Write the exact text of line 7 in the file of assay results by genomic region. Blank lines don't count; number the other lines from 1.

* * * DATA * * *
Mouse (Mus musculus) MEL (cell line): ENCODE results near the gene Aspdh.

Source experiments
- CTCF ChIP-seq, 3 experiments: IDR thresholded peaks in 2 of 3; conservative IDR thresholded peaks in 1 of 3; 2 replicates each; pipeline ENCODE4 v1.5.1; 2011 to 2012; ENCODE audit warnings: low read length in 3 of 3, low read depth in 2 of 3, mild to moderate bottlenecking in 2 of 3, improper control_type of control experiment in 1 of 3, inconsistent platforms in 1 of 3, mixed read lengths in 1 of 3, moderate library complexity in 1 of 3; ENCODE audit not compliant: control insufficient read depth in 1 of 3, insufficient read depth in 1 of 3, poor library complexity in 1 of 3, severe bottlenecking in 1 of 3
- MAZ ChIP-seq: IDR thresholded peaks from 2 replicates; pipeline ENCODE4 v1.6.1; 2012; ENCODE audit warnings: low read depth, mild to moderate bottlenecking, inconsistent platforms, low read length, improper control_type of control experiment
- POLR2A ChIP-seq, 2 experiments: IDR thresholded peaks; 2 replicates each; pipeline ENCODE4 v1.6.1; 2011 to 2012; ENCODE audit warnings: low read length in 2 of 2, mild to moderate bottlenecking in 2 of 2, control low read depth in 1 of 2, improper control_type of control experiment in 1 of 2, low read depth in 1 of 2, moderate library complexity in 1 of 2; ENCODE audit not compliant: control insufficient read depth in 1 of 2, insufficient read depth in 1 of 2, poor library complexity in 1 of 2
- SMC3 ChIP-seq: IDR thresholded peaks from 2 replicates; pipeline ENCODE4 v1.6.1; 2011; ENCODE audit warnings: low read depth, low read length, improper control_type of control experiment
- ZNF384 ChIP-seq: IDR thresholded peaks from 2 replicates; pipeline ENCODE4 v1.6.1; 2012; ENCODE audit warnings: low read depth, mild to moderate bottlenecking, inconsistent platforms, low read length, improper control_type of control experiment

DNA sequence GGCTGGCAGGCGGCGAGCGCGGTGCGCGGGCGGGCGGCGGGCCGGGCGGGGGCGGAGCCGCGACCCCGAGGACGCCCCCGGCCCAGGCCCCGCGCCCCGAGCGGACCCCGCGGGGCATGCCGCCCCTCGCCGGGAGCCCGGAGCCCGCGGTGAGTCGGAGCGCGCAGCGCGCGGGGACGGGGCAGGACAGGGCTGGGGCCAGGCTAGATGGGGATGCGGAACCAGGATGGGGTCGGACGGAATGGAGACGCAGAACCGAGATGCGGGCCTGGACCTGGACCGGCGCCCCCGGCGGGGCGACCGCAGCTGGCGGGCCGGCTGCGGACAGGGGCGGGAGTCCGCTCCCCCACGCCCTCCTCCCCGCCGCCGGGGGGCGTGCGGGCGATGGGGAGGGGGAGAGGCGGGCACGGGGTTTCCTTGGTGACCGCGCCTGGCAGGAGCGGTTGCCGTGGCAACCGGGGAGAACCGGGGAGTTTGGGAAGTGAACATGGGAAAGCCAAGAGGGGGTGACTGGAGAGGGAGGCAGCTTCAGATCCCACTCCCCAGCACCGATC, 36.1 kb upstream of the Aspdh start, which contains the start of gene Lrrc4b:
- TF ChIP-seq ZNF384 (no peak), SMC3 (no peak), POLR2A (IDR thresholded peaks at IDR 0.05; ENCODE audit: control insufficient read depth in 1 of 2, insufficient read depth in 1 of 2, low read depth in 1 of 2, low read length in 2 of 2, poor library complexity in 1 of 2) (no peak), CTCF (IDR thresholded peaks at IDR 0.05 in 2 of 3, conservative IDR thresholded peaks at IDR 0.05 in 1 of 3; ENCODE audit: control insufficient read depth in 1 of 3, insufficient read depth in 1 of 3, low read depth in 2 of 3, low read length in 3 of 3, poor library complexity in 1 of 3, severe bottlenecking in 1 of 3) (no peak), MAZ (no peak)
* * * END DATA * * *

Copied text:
- ZNF384 ChIP-seq: IDR thresholded peaks from 2 replicates; pipeline ENCODE4 v1.6.1; 2012; ENCODE audit warnings: low read depth, mild to moderate bottlenecking, inconsistent platforms, low read length, improper control_type of control experiment